Manley and McKay

Michael Manley, too, believed that capitalism and imperialism had robbed Black people and people of the Global South of their rights and resources. McKay was inspired by the formation of a world revolutionary movement, while Manley had his eye on international possibilities, too. Manley imagined a European Union-style trading block that would help primarily countries of the Global South. McKay believed that only revolutionary action could wrestle power way from the ruling class, while Manley insisted on an inside-the-system approach that sough a middle path between capital and labor. Both identified their Afro-Caribbean roots as being essential early building blocks towards their radical politics. McKay and Manley both saw themselves as voices for the masses of poor and working class people of African ancestry across the globe, and both saw themselves as stemming the tide of generations of cultural genocide and extreme exploitation.

The many simpatico ways these men’s lives and ideas dovetail each others is looked at in great detail and indeed illuminated by Lloyd McCarthy. The unflattering ways they do not line up, however, are glanced past. McCarthy is unable to see the yawning gap between Manley’s socialist-sounding rhetoric and the zig-zag political realities of his administration. It is a bit simpler to analyze McKay’s politics, as he never wielded state power. His vivid mixture of Black Nationalism, anti-colonialism, and radical socialism found a burning expression on the page, but was never tested on the ground. Therefore it is McCarthy’s light, sympathetic treatment of Manley that is the most suspect.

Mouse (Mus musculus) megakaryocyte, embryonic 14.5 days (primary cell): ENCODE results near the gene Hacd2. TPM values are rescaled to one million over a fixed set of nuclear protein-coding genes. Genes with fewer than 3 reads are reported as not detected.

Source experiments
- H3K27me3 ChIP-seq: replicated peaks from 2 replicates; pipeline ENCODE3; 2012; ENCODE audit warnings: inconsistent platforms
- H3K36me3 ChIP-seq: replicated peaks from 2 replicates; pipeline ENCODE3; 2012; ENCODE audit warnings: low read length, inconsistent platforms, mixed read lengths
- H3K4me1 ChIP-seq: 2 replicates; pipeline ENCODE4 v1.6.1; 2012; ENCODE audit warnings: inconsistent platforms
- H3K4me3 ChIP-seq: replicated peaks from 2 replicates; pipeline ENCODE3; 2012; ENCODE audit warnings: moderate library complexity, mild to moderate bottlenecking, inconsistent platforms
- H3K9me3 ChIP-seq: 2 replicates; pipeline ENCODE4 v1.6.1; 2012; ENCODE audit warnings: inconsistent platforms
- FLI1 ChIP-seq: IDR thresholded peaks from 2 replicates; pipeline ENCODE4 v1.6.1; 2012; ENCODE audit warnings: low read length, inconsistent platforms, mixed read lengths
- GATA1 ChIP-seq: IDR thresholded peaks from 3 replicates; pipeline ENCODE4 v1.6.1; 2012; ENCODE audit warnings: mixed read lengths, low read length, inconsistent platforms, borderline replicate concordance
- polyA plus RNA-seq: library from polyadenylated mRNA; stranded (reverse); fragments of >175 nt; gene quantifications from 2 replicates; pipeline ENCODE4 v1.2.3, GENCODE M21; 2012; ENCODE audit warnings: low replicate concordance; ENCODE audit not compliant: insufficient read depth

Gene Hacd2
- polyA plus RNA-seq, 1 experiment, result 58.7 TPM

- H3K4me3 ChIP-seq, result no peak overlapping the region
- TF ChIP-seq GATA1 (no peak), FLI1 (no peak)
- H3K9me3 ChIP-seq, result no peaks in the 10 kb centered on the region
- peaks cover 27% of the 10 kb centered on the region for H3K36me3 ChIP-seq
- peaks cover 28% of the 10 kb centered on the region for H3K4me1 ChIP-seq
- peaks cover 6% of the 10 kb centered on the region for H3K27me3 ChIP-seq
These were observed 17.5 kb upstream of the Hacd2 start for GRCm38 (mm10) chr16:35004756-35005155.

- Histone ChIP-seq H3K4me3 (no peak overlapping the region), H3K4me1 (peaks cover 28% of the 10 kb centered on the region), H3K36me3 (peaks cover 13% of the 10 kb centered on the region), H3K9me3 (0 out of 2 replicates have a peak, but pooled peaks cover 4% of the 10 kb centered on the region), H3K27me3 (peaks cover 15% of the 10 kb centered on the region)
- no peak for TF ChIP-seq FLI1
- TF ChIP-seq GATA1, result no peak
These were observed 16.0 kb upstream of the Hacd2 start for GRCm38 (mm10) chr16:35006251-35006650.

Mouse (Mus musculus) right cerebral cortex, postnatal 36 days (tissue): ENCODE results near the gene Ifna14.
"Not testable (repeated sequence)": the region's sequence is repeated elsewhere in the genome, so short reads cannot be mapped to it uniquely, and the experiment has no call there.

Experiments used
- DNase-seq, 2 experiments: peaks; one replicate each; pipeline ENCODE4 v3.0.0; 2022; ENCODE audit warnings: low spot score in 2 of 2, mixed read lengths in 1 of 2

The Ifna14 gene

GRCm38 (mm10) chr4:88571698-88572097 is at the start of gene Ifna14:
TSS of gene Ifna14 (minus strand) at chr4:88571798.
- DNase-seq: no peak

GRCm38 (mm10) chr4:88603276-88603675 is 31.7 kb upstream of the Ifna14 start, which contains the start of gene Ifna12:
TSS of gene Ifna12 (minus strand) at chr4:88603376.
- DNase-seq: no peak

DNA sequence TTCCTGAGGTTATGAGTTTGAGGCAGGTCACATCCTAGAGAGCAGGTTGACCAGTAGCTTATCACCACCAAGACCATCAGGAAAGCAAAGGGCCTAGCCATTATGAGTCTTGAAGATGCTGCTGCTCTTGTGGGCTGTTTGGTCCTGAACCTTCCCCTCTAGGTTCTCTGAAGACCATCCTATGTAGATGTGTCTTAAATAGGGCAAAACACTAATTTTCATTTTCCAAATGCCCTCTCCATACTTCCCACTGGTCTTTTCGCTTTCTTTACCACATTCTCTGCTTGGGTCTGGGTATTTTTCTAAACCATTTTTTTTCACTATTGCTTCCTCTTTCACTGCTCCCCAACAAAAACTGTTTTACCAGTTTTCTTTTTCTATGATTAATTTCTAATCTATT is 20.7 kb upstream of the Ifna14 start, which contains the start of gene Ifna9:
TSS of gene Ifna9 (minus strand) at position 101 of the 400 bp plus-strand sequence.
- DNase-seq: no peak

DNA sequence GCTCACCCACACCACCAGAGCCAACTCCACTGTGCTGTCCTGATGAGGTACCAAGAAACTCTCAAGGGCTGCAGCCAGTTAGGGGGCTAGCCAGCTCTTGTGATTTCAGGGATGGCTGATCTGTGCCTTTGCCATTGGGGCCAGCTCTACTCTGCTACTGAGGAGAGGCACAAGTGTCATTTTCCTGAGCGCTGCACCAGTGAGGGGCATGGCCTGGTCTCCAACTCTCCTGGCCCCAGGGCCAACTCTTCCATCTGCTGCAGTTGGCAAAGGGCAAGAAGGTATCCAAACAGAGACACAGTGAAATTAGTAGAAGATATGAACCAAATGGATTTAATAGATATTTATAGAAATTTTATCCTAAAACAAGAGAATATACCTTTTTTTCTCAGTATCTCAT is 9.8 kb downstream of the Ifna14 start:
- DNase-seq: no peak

McCarthy’s book is a joy to read; a rich look at the 20th century Caribbean left as represented by two of it’s most charismatic and brilliant thinkers. The author, it would seem, is simply a little too close to the Manley’s legacy to give it a fair, honest appraisal.

Thursday, July 03, 2008